Relationship Survival Tips When Building Your Own Home

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We’ve got these friends, right. They’re amazing. They’ve redefined what it means to be madly in love. Everything about them is perfect for the other. It’s so cute and adorable and smile-inducing. Yeah, it’s a teeny bit enviable, but it’s mainly just amazing to see how amazing love can look and feel, whether they’re joking and laughing with one another or just holding hands on a walk through the park. They emit love.

However, they recently did that dreamy thing of building their own home and, well, it proved they were human. But more than that, it proved just how stressful a house building project is and just how easy it can conjure up emotional issues no matter how stable your relationship may be. Taking on the unparalleled stress of a self-build can throw absolutely everything into chaos. Of course, our loved-up friends made it through with little more than a scratch, and even started laughing about it a week or so later, but it still got us thinking long and hard about this whole scenario.

One thing that struck us pretty hard was just how important it must be to have a solid foundation, great communication skills, and unwavering amount of trust in one another before taking on a self-build project. But we also realised that can’t be enough on its own.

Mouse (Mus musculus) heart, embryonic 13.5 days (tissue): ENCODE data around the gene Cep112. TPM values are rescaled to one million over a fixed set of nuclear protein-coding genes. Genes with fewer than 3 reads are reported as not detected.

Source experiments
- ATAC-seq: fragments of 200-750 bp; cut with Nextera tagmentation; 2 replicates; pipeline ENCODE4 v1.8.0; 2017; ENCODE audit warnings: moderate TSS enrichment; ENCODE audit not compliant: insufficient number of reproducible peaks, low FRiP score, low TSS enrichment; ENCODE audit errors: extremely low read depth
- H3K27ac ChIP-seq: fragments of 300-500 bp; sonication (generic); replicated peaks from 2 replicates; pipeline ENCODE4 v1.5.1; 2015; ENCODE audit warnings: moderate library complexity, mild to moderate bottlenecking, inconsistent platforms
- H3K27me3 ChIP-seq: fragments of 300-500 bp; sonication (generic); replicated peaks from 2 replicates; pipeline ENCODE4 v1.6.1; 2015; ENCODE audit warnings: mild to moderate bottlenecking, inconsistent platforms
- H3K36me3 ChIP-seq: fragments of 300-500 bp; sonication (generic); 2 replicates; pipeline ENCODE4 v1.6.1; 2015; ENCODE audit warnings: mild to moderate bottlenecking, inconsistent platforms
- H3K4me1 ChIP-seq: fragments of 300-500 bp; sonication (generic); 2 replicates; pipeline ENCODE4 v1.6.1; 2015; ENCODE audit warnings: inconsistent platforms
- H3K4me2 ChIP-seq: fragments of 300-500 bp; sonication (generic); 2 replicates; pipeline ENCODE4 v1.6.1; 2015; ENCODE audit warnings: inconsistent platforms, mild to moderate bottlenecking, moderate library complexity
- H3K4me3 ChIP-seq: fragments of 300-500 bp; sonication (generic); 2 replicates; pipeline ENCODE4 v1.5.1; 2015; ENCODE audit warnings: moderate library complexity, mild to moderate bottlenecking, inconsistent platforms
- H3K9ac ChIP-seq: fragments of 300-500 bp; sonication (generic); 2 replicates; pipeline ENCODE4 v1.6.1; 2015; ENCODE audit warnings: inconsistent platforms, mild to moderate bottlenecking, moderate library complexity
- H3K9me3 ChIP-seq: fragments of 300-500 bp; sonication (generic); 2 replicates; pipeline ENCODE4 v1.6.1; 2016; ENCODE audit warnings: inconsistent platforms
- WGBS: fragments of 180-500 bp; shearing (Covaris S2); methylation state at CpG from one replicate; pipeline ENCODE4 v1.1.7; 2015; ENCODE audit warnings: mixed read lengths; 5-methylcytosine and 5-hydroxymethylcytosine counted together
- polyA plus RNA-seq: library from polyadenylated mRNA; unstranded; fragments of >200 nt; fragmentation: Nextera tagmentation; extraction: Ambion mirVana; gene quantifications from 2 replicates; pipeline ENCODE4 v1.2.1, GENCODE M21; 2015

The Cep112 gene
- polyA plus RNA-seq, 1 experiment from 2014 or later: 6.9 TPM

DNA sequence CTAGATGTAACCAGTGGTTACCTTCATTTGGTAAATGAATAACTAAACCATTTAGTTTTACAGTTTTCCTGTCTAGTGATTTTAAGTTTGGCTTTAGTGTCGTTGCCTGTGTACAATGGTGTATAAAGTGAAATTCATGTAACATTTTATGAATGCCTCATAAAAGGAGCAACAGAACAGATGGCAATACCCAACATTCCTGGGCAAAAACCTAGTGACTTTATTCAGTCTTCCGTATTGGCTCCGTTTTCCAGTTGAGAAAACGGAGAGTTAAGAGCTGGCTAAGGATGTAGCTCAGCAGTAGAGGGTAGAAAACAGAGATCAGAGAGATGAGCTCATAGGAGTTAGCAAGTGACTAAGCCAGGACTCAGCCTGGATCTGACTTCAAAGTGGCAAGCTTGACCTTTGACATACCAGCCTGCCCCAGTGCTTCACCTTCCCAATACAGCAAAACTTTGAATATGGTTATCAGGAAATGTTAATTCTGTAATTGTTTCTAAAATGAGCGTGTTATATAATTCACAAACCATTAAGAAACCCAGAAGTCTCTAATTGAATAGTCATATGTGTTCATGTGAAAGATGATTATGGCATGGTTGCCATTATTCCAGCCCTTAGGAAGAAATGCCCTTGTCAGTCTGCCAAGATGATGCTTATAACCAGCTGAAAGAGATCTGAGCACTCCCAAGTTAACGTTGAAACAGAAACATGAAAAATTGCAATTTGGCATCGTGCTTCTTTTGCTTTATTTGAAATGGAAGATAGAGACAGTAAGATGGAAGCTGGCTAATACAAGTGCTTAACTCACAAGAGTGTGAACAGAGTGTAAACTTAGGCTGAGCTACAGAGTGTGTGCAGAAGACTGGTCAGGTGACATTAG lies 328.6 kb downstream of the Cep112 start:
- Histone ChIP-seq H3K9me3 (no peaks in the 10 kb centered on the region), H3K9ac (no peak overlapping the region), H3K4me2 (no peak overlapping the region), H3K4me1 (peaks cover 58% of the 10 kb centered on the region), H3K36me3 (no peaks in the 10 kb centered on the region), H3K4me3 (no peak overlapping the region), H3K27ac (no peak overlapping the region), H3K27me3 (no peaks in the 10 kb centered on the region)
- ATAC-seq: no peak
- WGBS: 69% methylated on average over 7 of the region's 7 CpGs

That’s why we’ve been out and about, chit-chatting to a plethora of life coaches, interior designers, contractors and architects who have witnessed – firsthand – the most common arguments couples go through, all so we can help you successfully navigate the challenges of building your own home and come out just as strong and in love as ever. It ain’t easy, but it easy possible.

Plan Ahead. A Long Way Ahead.

Nothing makes people more stressed than that feeling of being in a rush. It always makes your heart pound, your brain whir and your face furrow. It doesn’t matter if your late for a baby group with your youngest, a swimming lesson with your eldest or when you’re trying to get a self-build project off the ground. That’s why you need to do all the planning you can and as early as humanly possible. There’s just too much work involved in a self-build to leave it to the last minute. If you do, you’ll be so overwhelmed with the level of work, you’ll become locked in more on-site squabbles than you thought possible. So, start early and know what you both want. Be creative and have fun with it. Scroll through Pinterest in the evenings, create some mood boards together, and find common ground to move forward on. This is meant to be fun, but it’s also not meant to be taken too lightly. Instead, prepare and learn ahead of time.